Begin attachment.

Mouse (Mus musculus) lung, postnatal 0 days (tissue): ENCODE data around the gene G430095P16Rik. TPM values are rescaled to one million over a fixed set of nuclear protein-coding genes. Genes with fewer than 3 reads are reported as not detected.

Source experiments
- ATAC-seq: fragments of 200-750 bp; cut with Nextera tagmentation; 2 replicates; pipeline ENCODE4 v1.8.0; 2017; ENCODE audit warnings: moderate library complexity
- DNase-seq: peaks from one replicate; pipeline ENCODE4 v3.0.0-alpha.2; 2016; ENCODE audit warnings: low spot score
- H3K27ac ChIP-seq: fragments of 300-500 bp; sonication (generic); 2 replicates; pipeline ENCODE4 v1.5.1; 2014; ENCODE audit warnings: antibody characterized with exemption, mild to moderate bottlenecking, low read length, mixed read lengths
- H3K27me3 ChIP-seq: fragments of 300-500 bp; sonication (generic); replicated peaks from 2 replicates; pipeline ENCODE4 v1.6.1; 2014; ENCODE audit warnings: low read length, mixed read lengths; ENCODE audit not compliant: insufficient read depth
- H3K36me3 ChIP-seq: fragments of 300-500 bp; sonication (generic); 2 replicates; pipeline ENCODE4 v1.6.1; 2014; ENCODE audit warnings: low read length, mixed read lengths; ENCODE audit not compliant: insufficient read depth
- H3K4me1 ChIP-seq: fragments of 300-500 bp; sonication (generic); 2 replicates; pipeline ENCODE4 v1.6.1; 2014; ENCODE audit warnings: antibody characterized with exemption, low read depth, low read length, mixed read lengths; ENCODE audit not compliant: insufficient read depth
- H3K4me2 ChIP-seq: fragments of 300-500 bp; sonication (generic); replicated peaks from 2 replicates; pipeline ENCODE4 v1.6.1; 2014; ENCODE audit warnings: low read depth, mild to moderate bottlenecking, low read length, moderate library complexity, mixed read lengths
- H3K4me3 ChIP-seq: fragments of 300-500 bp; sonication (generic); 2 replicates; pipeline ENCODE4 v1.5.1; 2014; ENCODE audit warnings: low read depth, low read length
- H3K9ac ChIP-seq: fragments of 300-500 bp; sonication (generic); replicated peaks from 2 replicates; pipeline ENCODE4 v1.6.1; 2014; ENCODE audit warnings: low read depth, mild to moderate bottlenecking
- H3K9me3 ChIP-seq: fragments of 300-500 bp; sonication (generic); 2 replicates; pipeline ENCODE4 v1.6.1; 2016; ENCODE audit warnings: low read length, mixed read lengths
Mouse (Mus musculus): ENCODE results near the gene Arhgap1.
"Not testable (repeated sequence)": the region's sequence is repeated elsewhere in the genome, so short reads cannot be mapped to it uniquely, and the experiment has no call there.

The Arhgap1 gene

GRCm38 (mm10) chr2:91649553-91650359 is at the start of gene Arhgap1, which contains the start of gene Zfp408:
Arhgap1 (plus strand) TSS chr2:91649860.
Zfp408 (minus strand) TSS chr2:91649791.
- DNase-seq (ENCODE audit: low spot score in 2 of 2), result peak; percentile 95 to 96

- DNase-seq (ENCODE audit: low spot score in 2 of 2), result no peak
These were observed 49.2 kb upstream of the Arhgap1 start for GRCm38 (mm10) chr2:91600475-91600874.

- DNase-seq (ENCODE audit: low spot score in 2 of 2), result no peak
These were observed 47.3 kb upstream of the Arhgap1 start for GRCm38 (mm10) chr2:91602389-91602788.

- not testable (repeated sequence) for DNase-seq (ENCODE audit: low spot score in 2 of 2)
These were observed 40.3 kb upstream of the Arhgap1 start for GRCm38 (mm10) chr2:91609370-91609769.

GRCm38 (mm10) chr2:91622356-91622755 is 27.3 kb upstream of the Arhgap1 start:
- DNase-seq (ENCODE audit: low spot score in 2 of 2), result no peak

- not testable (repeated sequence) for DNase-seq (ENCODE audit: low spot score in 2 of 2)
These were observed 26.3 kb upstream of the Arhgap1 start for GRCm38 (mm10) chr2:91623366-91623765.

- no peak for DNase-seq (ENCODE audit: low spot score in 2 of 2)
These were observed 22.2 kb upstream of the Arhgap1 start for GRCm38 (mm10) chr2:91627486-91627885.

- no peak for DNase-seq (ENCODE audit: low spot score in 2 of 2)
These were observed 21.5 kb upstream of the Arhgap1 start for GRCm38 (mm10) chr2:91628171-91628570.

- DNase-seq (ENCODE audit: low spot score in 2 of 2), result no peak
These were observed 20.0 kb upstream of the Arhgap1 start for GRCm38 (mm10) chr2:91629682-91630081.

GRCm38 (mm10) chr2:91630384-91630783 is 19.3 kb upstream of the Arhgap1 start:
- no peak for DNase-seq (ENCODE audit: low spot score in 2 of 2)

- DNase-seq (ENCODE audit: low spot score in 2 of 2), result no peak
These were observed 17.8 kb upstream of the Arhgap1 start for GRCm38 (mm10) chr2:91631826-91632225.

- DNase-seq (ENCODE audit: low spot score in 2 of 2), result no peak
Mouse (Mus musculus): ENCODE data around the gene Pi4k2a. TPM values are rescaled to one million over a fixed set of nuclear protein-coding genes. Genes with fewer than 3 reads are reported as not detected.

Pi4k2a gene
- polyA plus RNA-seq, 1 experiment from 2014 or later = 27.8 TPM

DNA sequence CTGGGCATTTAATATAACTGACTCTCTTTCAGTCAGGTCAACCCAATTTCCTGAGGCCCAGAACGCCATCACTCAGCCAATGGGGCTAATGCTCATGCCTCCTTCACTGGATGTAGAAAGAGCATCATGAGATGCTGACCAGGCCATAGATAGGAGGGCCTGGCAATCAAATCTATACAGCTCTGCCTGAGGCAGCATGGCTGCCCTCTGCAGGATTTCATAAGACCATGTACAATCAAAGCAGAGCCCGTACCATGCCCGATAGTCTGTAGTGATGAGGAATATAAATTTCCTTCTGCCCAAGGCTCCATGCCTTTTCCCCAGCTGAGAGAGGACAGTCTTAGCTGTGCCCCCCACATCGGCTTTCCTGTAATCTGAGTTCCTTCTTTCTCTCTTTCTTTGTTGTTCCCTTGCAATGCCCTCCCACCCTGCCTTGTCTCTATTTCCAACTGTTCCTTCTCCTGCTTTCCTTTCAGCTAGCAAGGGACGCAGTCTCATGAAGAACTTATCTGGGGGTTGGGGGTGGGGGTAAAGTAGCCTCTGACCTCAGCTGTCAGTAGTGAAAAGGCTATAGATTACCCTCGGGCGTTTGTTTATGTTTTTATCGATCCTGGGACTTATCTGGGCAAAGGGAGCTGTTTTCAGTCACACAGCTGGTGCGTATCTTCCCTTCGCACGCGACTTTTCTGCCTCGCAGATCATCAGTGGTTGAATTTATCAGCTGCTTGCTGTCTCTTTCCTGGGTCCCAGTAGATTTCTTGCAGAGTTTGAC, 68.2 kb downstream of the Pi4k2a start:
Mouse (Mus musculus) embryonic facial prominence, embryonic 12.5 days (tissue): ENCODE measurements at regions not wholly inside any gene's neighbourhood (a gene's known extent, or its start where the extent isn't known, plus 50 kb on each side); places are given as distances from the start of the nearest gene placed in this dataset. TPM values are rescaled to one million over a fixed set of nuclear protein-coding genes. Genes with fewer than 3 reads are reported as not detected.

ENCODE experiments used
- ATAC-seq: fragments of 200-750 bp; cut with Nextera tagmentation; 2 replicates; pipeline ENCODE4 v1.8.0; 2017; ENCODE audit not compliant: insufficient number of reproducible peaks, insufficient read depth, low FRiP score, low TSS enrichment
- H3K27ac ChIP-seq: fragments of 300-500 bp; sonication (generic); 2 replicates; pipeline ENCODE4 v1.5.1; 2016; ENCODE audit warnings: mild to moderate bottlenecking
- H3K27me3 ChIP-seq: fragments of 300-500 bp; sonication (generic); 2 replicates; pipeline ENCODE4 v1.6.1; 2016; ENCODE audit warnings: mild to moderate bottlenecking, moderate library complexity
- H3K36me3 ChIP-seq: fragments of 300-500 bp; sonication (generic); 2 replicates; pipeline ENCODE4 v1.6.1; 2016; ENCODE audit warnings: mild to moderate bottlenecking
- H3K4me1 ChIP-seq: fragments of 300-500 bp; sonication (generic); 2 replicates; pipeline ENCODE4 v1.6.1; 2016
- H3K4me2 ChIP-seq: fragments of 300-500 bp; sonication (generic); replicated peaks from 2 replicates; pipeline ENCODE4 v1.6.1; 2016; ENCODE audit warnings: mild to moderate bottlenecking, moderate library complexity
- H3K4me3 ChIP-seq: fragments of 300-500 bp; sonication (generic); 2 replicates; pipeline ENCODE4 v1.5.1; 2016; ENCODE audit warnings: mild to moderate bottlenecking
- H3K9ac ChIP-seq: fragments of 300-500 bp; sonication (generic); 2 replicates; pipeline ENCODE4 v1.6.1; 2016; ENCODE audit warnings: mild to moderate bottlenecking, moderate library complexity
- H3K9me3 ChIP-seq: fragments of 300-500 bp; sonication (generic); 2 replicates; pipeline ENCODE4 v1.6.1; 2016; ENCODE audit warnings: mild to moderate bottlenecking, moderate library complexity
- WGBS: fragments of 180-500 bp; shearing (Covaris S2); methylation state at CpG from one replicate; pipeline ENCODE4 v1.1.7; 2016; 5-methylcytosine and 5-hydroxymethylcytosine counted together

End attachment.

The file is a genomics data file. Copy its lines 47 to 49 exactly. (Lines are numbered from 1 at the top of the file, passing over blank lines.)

- ATAC-seq: fragments of 200-750 bp; cut with Nextera tagmentation; 2 replicates; pipeline ENCODE4 v1.8.0; 2017; ENCODE audit not compliant: insufficient number of reproducible peaks, insufficient read depth, low FRiP score, low TSS enrichment
- H3K27ac ChIP-seq: fragments of 300-500 bp; sonication (generic); 2 replicates; pipeline ENCODE4 v1.5.1; 2016; ENCODE audit warnings: mild to moderate bottlenecking
- H3K27me3 ChIP-seq: fragments of 300-500 bp; sonication (generic); 2 replicates; pipeline ENCODE4 v1.6.1; 2016; ENCODE audit warnings: mild to moderate bottlenecking, moderate library complexity